lists  /  announce  owl-users  owl-dev  john-users  john-dev  passwdqc-users  yescrypt  popa3d-users  /  oss-security  kernel-hardening  musl  sabotage  tlsify  passwords  /  crypt-dev  xvendor  /  Bugtraq  Full-Disclosure  linux-kernel  linux-netdev  linux-ext4  linux-hardening  PHC 
Open Source and information security mailing list archives
Hash Suite: Windows password security audit tool. GUI, reports in PDF.
[<prev] [next>] [<thread-prev] [thread-next>] [day] [month] [year] [list]
Date:   Sun, 4 Jun 2017 15:49:40 +0200 (CEST)
From:   Thomas Gleixner <>
To:     Linus Walleij <>
cc:     LKML <>,
        "" <>,
        Borislav Petkov <>, Ken Xue <>,
        Marc Zyngier <>
Subject: Re: [PATCH] pinctrl/amd: Use regular interrupt instead of chained

On Mon, 29 May 2017, Linus Walleij wrote:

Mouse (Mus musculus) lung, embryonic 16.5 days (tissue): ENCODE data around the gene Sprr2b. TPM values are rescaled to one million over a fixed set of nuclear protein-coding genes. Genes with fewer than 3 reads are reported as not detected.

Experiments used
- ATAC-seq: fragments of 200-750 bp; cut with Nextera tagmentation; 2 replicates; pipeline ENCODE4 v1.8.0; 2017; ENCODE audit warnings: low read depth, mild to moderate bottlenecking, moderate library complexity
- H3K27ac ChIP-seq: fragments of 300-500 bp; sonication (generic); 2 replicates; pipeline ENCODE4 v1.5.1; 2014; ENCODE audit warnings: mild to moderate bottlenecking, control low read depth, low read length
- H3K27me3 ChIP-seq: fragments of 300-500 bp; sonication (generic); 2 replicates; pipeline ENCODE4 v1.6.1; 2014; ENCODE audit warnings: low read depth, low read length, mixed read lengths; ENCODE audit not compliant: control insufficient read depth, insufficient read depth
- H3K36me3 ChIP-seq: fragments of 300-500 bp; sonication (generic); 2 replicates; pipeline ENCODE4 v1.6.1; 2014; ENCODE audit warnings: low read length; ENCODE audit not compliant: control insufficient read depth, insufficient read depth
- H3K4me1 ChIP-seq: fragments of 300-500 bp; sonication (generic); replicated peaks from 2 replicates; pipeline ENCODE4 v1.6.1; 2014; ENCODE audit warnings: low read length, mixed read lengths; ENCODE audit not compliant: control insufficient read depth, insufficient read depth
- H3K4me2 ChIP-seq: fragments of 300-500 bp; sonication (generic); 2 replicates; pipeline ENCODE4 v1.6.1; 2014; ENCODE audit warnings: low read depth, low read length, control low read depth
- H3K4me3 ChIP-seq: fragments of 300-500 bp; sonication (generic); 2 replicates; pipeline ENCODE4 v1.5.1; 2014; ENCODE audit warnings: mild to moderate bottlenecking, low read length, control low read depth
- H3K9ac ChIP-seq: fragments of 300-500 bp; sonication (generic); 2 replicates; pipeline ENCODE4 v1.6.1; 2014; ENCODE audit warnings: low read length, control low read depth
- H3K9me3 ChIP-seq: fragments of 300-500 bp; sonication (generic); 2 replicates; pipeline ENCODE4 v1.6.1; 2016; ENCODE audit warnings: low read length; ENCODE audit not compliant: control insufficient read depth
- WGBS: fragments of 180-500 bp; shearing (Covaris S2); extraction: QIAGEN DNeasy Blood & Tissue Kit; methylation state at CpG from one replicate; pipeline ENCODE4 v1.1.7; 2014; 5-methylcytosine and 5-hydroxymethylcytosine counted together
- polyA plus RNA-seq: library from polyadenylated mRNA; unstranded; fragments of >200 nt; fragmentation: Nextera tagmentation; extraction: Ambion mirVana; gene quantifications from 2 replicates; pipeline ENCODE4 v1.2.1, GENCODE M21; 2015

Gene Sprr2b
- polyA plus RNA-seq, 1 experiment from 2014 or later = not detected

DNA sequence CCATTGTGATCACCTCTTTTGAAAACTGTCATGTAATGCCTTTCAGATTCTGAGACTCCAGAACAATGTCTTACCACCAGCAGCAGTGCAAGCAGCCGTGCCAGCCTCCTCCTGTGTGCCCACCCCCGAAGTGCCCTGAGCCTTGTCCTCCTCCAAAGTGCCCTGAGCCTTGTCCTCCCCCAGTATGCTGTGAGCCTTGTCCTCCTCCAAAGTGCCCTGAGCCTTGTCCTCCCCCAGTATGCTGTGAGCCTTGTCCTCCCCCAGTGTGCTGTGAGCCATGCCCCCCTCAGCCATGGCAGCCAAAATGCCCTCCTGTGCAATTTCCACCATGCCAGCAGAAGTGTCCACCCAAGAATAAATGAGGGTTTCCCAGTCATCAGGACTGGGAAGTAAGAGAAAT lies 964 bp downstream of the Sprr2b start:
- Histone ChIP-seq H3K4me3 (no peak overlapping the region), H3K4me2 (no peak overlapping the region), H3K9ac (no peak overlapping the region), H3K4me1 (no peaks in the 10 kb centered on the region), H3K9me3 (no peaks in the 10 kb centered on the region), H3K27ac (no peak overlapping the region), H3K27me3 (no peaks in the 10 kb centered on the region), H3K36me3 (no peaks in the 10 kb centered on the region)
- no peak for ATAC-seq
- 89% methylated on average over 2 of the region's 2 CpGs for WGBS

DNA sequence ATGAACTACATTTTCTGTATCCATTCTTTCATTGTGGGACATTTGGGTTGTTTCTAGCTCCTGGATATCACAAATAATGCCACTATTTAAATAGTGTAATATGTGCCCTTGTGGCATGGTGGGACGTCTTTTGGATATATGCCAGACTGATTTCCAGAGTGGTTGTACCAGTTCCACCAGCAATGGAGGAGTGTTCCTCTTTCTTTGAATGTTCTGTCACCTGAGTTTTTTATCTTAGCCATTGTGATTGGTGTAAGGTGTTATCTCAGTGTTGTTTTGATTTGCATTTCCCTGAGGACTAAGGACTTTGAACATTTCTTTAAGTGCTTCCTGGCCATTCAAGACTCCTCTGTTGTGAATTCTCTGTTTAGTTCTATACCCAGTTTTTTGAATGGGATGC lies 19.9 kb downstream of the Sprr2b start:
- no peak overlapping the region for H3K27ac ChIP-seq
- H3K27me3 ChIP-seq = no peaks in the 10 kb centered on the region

> On Tue, May 23, 2017 at 11:23 PM, Thomas Gleixner <> wrote:
> > The AMD pinctrl driver uses a chained interrupt to demultiplex the GPIO
> > interrupts. Kevin Vandeventer reported, that his new AMD Ryzen locks up
> > hard on boot when the AMD pinctrl driver is initialized. The reason is an
> > interrupt storm. It's not clear whether that's caused by hardware or
> > firmware or both.
> >
> > Using chained interrupts on X86 is a dangerous endavour. If a system is
> > misconfigured or the hardware buggy there is no safety net to catch an
> > interrupt storm.
> >
> > Convert the driver to use a regular interrupt for the demultiplex
> > handler. This allows the interrupt storm detector to catch the malfunction
> > and lets the system boot up.
> >
> > This should be backported to stable because it's likely that more users run
> > into this problem as the AMD Ryzen machines are spreading.
> >
> > Reported-by: Kevin Vandeventer
> > Link:
> > Signed-off-by: Thomas Gleixner <>
> Patch applied for fixes.
> Hm, I wonder if there is a bunch of other x86 drivers that should just
> request the IRQ?

For sanity reasons I think so. chained interrupts are fine if you have
bootloader, device tree and kernel under control. Once BIOS/UEFI comes into
play the user is helpless against this kind of wreckage. We'll get that
same joy with ARM64 sooner than later.



Powered by blists - more mailing lists